First report of alder Phytophthora closely related to P. uniformis on Alnus glutinosa seedling in Finland.
A. Poimala, S. Werres, T. Pennanen, and J. Hantula' Plant Disease 0 0:0, PDIS-03-17-0322-PDN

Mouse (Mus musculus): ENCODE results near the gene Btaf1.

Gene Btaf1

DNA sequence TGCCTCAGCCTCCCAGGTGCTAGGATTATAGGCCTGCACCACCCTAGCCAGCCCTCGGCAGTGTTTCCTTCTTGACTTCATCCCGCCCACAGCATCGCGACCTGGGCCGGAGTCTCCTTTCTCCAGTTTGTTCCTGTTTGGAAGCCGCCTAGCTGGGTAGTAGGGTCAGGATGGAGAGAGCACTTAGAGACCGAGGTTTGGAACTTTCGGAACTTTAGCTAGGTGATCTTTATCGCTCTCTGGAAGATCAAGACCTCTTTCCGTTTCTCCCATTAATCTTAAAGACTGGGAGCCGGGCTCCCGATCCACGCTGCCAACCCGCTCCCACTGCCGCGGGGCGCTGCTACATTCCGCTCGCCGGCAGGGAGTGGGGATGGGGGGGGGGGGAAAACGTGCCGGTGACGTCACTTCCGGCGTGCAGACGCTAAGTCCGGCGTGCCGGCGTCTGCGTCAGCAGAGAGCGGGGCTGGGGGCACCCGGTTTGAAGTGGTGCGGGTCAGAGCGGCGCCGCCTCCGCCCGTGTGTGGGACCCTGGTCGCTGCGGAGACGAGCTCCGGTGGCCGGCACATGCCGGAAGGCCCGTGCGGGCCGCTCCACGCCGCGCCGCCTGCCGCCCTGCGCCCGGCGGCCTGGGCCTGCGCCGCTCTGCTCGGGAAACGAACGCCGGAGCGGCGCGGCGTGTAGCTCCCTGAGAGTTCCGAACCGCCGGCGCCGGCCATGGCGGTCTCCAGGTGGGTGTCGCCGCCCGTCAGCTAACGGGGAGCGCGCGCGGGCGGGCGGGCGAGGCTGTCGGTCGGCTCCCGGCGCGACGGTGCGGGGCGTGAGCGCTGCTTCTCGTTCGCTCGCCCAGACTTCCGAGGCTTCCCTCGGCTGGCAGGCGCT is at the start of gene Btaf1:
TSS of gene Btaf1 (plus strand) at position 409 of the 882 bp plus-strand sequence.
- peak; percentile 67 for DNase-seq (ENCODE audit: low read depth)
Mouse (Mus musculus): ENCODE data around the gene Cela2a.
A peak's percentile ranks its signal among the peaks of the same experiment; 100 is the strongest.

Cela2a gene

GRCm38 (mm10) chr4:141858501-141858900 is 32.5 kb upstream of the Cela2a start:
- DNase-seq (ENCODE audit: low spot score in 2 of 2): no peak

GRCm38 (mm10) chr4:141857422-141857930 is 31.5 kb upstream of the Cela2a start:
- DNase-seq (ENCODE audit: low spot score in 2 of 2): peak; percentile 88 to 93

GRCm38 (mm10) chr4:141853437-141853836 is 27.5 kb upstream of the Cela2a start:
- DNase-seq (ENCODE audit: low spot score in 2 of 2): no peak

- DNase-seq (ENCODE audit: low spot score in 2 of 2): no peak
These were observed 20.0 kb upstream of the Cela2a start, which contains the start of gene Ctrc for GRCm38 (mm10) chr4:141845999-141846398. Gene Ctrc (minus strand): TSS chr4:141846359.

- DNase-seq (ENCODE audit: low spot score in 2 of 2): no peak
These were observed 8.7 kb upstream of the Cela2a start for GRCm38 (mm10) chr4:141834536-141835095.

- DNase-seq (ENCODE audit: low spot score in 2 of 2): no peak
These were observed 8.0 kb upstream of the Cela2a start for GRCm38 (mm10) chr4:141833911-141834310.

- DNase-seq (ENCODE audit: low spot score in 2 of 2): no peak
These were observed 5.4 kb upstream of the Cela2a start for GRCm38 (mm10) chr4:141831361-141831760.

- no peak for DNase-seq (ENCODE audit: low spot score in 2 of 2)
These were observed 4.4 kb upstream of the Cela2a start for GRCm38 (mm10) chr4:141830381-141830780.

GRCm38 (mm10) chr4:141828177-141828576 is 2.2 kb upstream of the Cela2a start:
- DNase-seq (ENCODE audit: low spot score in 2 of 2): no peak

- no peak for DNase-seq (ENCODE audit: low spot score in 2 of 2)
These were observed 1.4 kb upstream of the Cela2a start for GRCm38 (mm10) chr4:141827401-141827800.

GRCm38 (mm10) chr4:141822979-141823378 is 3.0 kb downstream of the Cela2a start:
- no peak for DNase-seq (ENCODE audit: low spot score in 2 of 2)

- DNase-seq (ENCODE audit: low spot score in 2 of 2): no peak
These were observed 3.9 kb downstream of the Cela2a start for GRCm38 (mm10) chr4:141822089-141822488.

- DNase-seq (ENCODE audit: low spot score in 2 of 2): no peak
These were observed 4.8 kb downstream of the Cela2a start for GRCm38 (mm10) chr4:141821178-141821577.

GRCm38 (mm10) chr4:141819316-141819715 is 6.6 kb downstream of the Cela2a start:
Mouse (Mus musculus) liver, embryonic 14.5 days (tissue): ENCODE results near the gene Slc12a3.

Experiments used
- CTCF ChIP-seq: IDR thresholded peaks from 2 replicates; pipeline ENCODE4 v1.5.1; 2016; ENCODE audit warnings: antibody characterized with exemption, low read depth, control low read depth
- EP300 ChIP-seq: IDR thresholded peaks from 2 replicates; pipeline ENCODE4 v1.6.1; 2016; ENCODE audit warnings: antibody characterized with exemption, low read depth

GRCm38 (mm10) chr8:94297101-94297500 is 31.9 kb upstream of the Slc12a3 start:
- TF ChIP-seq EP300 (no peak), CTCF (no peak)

The allotriploid Phytophthora × alni (Brasier & S.A. Kirk) Husson, Ioos & Marcais and its progenitors, the diploid P. uniformis (Brasier & S.A. Kirk) Husson, Ioos & Aguayo and the allotetraploid P. × multiformis (Brasier & S.A. Kirk) Husson, Ioos & Frey are the causal agents of alder decline in Europe. In June 2015, a dark, ∼40 mm stem lesion was found on one out of 100 inspected Alnus glutinosa (L.) Gaertn seedlings in Mäntyharju, Finland. Surface wood pieces from the lesion edges were plated onto malt agar. Cultures on carrot piece agar (CPA) showed an appressed colony with woolly aerial mycelium. Oogonia (Ø mean 44.8 µm, n = 50) and oospores (Ø mean 40.0 µm, n = 50) developed after 7 days at 20°C in the dark. They were commonly smooth walled, and 49 out of 50 of the amphigynous antheridia were single celled. Sporangia (21.7 × 18.1 µm, n = 50) were produced on pea broth, with 2-day flooding with soil extract, and they were commonly unpapillate and obpyriform-ellipsoidal. DNA was extracted, and the internal transcribed spacer (ITS) rDNA was amplified (ITS6 and ITS4; Cooke et al. 2000). The PCR products were then cloned because of double peaks in the sequence. Among 33 clones, four alleles with five polymorphic bases were obtained (A1, 55%; A2, 6%; A3, 15%; and A4, 24%; these were deposited in GenBank as accession nos. MF356294, MF356295, MF356296, and MF356297, respectively). The closest match to the ITS allele sequences in GenBank was the very closely related species P. cambivora AF087479 (differences, 7 to 9 bases). All other sequenced regions showed single alleles. The mitochondrial cox spacer (MF356298; amplified by FMPhy8 and FMPhy10, Martin et al. 2004) matched 100% with P. cambivora P1431 (GU221955) and P. alni P16202 (GU221933) in GenBank. A partial beta tubulin gene (MF356299; amplified by 901F and 1401R, Bilodeau et al. 2007) matched 100% with P. uniformis ALN58 (KU899249). ASF-like, GPA1, RAS-Ypt, and TRP1 genes were amplified with primers by Ioos et al. (2006). GPA1 (MF356301) matched 100% with P. uniformis PAU84 (DQ092849), and RAS-Ypt (MF356302) had exact matches with four P. uniformis isolates in GenBank (e.g., PANM53 and EU371549). The TRP1 gene (MF356303) differed by 1 base from P. uniformis alleles PAU60 (DQ202480) and PAU89 (DQ202481). The ASF-like gene (MF356300) matched 100% with PAU84 (DQ092815). Nine 1-year-old seedlings of A. glutinosa and of Betula pendula Roth were inoculated with plugs from 10-day-old mycelial culture on CPA after making a bark incision. Nine control seedlings of each species received a sterile CPA plug. Inoculations were wrapped in damp cotton wool, and the plants were kept outdoors at 10 to 22°C. After 15 days, eight out of nine (89%) A. glutinosa seedlings had developed lesions (mean length 22 mm), as well as six out of nine (67%) B. pendula seedlings (mean length 4 mm). No lesions were observed in control seedlings. The pathogen was reisolated from two symptomatic seedlings of both hosts. This is the first report of an alder Phytophthora in Finland. The sequence data suggested the isolate to be closely related but dissimilar to P. uniformis. The morphology corresponded to that previously reported for P. uniformis (Brasier et al. 2004), except for the antheridia, which were almost all single celled. Multiple ITS alleles could also refer to the initially reported P. uniformis karyotype 2n+2 (Brasier et al. 2004). These findings add to our knowledge on the variation among the alder Phytophthora group. Furthermore, they demonstrate the risk that the pathogen could be transported in new hosts.